Marsilio Ficino worked closely with Botticelli to develop the Ne0-Platonic vision in art
Marsilio Ficino worked closely with Botticelli to develop the Ne0-Platonic vision in art
It is always a daunting task to interpret the subtleties of Marsilo Ficino’s thought. Not only was he brilliant in an age of brilliance, his interests were as deep as they were impressive in their broad compass. He was ever attempting to reconcile different religions and philosophies in search of the Prisca Theologia. His massive translation projects put him at the vanguard of Italian Renaissance endeavours. His syncretic Ne0-Platanism was at the root of his intellectual pursuits, which gives us one key to systems. However, no matter how prepared, I shall no doubt raise more questions than provide solutions. If nothing else, it is my hope that this short study might lead to fruitful discussions.
His father was a well-respected physician in Florence. When Cosimo de Medici met Marsilio he said “Cosimo, perceiving the genius of the young man and recognizing in him the extraordinary desire for study which set him afire, re-joiced greatly as if he had now fully understood that, beyond any doubt, this would be the man whom he had long since chosen to shed light on the
philosophy of Plato. And presently summoning Ficino, he exhorted him to take especial care over Marsilio’s studies so that he should not go against his natural disposition. He said that there was no reason to take account of domestic hardship, for he would never neglect him in any matter but would supply everything most generously. ‘You, Ficino,’ he said, ‘have been sent to us to heal bodies, but your Marsilio here has been sent down from heaven to heal souls.’ The Life of Marsilio Ficino by Giovanni Corsi p.6
However, Marsilio was also a skilled physician. With the combined knowledge of medicine and astrology, he was also a magus, philosopher and musician. He certainly knew his way around the complexity of a human being from the points of view of body, mind and soul.
To know anything much about Ficino at all is to know of his life-long project of finding ways to minimise the deleterious effects of Saturn. He was passionate about it. He refers to its influence on himself as the great burden of a Melancholy Humour, otherwise known as an excess of black bile. Ficino was certainly among the brilliant minds of his age and has a reputation of having been a competent astrologer. He certainly knew the humoral system, probably as well as any physician of the time. However, we have Ficino’s birth chart and his comments upon it and they may well give us pause,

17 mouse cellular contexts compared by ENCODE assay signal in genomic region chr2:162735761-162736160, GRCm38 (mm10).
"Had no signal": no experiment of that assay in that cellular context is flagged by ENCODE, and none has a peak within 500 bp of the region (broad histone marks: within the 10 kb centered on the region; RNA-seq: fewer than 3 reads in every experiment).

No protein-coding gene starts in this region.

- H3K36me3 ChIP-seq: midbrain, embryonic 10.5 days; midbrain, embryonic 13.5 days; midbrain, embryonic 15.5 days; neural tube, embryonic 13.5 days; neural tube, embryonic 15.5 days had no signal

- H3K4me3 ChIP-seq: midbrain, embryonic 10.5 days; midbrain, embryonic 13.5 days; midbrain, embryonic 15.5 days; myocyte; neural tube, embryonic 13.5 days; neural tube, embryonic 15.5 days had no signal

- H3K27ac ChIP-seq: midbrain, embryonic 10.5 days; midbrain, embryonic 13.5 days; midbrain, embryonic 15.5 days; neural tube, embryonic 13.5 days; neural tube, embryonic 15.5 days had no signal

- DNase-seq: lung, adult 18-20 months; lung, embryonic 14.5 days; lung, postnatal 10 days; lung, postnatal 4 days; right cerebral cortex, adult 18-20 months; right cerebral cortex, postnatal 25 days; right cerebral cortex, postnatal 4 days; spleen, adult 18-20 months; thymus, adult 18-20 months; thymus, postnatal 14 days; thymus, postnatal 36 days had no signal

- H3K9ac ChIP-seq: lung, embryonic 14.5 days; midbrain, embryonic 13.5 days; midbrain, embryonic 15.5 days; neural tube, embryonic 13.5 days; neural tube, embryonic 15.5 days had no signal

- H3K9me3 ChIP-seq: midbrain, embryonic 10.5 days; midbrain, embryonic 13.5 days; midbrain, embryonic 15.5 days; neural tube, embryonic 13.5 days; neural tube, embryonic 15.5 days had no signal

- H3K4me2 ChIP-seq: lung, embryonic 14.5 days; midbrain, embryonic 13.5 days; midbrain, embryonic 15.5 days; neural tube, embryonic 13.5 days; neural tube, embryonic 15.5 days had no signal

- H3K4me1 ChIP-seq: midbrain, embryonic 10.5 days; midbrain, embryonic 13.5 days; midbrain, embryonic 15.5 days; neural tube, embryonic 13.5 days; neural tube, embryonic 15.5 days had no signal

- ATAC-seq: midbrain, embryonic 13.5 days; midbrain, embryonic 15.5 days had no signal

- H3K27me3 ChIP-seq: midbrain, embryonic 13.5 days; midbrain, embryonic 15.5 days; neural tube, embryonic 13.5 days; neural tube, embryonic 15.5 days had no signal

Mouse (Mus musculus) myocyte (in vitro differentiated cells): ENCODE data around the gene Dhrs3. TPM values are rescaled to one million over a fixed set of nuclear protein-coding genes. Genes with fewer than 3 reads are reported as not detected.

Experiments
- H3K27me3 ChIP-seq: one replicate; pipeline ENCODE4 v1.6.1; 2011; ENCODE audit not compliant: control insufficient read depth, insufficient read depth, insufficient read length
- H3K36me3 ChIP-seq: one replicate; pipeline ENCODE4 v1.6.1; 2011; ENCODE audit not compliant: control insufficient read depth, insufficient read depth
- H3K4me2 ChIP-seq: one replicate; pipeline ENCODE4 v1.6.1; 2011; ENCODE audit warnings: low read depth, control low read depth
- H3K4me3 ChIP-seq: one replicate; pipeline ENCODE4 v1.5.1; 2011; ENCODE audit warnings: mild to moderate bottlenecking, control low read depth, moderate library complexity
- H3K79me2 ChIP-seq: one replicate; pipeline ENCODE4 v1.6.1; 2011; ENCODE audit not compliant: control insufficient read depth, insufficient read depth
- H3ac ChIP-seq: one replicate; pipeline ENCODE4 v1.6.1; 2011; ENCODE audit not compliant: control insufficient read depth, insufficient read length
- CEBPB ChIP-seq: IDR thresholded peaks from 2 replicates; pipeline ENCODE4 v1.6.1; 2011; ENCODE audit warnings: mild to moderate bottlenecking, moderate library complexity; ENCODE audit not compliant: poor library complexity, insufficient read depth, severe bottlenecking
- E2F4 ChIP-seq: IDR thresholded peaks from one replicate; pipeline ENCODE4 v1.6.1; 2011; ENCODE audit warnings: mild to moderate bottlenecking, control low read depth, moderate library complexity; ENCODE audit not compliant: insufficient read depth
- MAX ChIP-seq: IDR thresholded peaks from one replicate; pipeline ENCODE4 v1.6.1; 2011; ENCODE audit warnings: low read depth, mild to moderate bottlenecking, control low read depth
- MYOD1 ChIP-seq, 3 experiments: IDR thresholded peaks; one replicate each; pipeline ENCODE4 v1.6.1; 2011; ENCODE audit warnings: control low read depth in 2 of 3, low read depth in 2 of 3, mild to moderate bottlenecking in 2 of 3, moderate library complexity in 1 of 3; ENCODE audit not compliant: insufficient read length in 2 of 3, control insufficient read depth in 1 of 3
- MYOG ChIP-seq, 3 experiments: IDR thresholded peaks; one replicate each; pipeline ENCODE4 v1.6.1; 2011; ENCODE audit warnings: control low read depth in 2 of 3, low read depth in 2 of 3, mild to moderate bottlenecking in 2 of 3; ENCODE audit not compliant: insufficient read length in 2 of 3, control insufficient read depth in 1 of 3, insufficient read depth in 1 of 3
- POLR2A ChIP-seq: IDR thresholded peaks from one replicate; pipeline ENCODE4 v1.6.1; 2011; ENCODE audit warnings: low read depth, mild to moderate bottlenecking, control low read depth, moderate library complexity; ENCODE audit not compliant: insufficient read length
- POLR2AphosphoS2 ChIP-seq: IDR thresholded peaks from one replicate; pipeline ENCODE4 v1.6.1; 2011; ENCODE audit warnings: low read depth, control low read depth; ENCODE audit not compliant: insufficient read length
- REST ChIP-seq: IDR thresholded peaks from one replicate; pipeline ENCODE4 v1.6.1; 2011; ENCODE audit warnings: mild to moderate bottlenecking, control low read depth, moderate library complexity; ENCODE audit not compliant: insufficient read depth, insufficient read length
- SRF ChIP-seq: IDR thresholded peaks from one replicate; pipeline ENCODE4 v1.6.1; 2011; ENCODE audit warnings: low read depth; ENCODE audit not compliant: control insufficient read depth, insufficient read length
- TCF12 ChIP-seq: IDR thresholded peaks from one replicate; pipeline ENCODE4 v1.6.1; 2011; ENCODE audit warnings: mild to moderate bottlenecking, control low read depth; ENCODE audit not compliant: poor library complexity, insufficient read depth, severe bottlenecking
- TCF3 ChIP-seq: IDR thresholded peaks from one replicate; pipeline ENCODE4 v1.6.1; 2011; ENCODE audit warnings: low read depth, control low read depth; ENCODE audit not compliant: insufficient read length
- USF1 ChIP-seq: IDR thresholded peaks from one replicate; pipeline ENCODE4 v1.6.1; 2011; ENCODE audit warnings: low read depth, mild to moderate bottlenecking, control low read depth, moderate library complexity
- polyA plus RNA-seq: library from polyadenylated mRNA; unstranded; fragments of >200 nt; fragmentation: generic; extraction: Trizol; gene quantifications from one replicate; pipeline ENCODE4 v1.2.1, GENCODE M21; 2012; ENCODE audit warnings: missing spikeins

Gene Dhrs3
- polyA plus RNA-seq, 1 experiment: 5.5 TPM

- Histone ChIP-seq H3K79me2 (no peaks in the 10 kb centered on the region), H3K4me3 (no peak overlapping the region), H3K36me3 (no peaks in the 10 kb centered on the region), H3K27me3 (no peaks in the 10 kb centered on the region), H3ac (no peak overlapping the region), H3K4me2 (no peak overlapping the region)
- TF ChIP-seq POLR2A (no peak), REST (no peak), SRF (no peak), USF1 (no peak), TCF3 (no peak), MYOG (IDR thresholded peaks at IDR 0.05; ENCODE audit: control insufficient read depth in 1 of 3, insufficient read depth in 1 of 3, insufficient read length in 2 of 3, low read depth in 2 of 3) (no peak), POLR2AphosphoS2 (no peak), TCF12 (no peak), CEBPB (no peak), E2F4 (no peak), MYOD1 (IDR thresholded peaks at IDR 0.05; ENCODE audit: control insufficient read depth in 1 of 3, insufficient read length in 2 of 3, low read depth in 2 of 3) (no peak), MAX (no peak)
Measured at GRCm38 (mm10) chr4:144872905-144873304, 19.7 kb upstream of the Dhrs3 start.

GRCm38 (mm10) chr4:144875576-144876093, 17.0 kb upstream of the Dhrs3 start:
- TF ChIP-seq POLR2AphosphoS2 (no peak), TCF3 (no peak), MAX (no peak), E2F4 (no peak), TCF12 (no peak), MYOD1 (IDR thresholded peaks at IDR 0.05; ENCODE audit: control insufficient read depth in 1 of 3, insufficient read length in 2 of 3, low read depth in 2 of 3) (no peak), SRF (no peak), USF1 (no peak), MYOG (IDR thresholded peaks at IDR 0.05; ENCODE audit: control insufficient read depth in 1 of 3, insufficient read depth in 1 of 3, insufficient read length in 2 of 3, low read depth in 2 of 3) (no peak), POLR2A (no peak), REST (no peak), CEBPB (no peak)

He certainly knew the humoral system, probably as well as any physician of the time. However, we have Ficino’s birth chart as well as his comments upon it. Ficino makes numerous comments on his severe Melancholy, but the most succinct passage, dealing with both his chart and humours is as follows in a letter to Giovanni Cavalcanti he writes “Saturn seems to have impressed the seal of melancholy on me from the beginning; set, as he is, almost in the midst of my ascendant in Aquarius, he is influenced by Mars, also in Aquarius, and the Moon in Capricorn. He is in square aspect to the Sun and Mercury in Scorpio, which occupy the ninth house. But Venus in Libra and Jupiter in Cancer have, perhaps, offered some resistance to this melancholy nature.”Marsilio Ficino, Three Books on Life, [Florence 1489] 1989, p. 20
Further in a letter to Rinaldo Orsini, archbishop on Florence, he wrote “Venus subdues Mars and Jupiter Saturn. Letters Vol II. p.15
It was an odd comment to make to Cavalacanti because Ficino didn’t have the salubrious Venus in Libra or Jupiter in Cancer in his horoscope. Venus is instead in Virgo and Jupiter in Leo. This isn’t a minor error. His horoscope would have to have been in the previous year to have the Jupiter he cites. Of course, if Ficino had said or meant that his chart would be better with the impossible planets, we can write this off as an error in communication. No other plausible option occurs to me.
I have no way of guaranteeing the provenance of the chart above but it does closely match his own comments on it. The green planets have been added by an astrologer, noting the disparities between the original, using modern software and Regiomontanus houses, If however we use Porphyry houses the resulting chart is almost identical to the one he describes, with the exception of the impossible positions of the greater and lesser Benefics.
We have seen that Ficino notes that Jupiter in Cancer would have helped the situation, but if Jupiter were at that degree in Cancer, it would set the chart back one year while leaving everything more or less as is..
Instead, Jupiter is very much in Leo It isn’t easy to understand why Ficino would wish that Jupiter were in another sign, because Plato’s horoscope has the same first / seventh house axis in Aquarius and Leo. It is evident that Ficino admired Plato in the highest degree. I think at times the identity of Plato and Ficino got blurred. Further, we can argue that Ficino knew what he was doing, He certainly had extraordinarily wealthy and generous patrons and friends to remind him of the Royal throne of Jupiter.